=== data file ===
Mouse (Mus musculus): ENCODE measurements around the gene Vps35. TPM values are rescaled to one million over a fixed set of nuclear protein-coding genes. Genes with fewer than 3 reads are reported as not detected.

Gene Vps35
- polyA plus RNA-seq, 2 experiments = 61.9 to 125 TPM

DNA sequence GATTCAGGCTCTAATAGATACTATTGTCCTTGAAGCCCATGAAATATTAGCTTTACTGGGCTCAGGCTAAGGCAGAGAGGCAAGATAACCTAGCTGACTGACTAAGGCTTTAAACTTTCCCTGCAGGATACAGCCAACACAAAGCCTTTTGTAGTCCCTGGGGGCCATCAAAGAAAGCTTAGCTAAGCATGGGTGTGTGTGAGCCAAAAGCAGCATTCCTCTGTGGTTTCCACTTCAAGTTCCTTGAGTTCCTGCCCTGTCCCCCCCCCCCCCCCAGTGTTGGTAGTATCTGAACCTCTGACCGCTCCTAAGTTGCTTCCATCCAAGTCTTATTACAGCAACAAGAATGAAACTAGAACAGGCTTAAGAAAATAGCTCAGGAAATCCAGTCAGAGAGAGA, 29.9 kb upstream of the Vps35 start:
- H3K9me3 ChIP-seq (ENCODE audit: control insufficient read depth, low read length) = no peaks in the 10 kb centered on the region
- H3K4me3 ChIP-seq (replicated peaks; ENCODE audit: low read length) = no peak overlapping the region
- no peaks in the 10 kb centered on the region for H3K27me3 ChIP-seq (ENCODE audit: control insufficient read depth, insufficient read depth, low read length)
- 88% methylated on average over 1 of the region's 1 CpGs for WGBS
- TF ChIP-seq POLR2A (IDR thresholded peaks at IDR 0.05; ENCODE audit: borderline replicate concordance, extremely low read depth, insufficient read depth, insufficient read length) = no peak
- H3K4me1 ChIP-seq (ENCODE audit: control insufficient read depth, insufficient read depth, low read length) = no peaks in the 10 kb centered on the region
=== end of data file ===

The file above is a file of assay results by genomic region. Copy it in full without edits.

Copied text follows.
Mouse (Mus musculus): ENCODE measurements around the gene Vps35. TPM values are rescaled to one million over a fixed set of nuclear protein-coding genes. Genes with fewer than 3 reads are reported as not detected.

Gene Vps35
- polyA plus RNA-seq, 2 experiments = 61.9 to 125 TPM

DNA sequence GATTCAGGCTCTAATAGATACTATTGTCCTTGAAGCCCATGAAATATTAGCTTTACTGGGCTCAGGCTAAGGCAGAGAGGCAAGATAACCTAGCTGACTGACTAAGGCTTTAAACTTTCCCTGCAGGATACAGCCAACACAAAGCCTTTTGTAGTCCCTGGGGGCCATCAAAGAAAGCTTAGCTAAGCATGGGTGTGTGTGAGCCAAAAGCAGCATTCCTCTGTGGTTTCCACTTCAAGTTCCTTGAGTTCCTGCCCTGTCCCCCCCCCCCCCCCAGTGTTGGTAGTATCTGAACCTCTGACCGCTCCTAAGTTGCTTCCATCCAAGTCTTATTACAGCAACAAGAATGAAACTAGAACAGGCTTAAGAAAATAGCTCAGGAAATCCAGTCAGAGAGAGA, 29.9 kb upstream of the Vps35 start:
- H3K9me3 ChIP-seq (ENCODE audit: control insufficient read depth, low read length) = no peaks in the 10 kb centered on the region
- H3K4me3 ChIP-seq (replicated peaks; ENCODE audit: low read length) = no peak overlapping the region
- no peaks in the 10 kb centered on the region for H3K27me3 ChIP-seq (ENCODE audit: control insufficient read depth, insufficient read depth, low read length)
- 88% methylated on average over 1 of the region's 1 CpGs for WGBS
- TF ChIP-seq POLR2A (IDR thresholded peaks at IDR 0.05; ENCODE audit: borderline replicate concordance, extremely low read depth, insufficient read depth, insufficient read length) = no peak
- H3K4me1 ChIP-seq (ENCODE audit: control insufficient read depth, insufficient read depth, low read length) = no peaks in the 10 kb centered on the region